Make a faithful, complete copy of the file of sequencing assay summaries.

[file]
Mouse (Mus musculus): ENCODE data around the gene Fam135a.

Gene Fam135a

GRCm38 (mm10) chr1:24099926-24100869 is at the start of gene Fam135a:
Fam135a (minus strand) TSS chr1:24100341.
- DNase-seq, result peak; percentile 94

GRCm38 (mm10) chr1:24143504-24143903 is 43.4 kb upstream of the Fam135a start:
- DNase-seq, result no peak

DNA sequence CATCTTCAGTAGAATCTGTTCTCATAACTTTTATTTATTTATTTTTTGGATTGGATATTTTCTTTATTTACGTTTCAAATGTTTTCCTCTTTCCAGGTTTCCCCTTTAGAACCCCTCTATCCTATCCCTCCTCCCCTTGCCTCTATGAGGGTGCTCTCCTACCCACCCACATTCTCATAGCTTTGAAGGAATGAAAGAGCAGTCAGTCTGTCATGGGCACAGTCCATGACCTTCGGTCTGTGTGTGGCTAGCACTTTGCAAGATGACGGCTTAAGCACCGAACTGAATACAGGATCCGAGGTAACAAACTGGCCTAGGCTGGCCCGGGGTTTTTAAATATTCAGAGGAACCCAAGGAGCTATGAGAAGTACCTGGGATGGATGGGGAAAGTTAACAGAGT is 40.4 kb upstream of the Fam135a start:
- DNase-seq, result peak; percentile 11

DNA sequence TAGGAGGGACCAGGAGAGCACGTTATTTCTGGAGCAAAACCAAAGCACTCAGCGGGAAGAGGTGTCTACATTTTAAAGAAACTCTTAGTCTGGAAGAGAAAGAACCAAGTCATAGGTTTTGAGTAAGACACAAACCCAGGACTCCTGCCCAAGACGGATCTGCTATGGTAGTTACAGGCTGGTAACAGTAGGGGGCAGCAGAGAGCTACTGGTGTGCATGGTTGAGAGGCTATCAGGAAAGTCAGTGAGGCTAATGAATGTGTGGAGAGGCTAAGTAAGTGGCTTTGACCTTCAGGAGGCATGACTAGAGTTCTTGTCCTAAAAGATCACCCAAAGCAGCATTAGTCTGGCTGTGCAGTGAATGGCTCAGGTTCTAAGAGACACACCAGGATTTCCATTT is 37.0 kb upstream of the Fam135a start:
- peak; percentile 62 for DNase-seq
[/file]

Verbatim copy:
Mouse (Mus musculus): ENCODE data around the gene Fam135a.

Gene Fam135a

GRCm38 (mm10) chr1:24099926-24100869 is at the start of gene Fam135a:
Fam135a (minus strand) TSS chr1:24100341.
- DNase-seq, result peak; percentile 94

GRCm38 (mm10) chr1:24143504-24143903 is 43.4 kb upstream of the Fam135a start:
- DNase-seq, result no peak

DNA sequence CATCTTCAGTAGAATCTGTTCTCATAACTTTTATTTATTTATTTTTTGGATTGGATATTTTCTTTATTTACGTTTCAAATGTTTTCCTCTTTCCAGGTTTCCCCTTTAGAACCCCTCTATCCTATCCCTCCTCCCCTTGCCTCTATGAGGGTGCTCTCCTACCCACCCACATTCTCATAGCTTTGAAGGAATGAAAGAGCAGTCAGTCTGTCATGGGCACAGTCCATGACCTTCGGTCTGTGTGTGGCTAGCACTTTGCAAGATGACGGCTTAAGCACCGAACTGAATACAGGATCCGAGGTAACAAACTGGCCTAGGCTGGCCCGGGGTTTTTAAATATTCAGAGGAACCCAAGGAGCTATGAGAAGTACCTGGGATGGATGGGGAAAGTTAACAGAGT is 40.4 kb upstream of the Fam135a start:
- DNase-seq, result peak; percentile 11

DNA sequence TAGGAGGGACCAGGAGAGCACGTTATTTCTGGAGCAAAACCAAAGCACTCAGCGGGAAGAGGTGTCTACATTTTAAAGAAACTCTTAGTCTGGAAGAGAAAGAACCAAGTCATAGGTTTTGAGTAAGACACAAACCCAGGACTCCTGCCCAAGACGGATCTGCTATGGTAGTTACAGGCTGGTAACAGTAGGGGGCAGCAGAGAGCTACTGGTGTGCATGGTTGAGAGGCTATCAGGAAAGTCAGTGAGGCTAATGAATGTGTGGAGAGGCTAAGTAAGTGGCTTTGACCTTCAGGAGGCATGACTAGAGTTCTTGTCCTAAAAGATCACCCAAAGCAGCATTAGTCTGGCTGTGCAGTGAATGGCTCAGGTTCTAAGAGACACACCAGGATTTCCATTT is 37.0 kb upstream of the Fam135a start:
- peak; percentile 62 for DNase-seq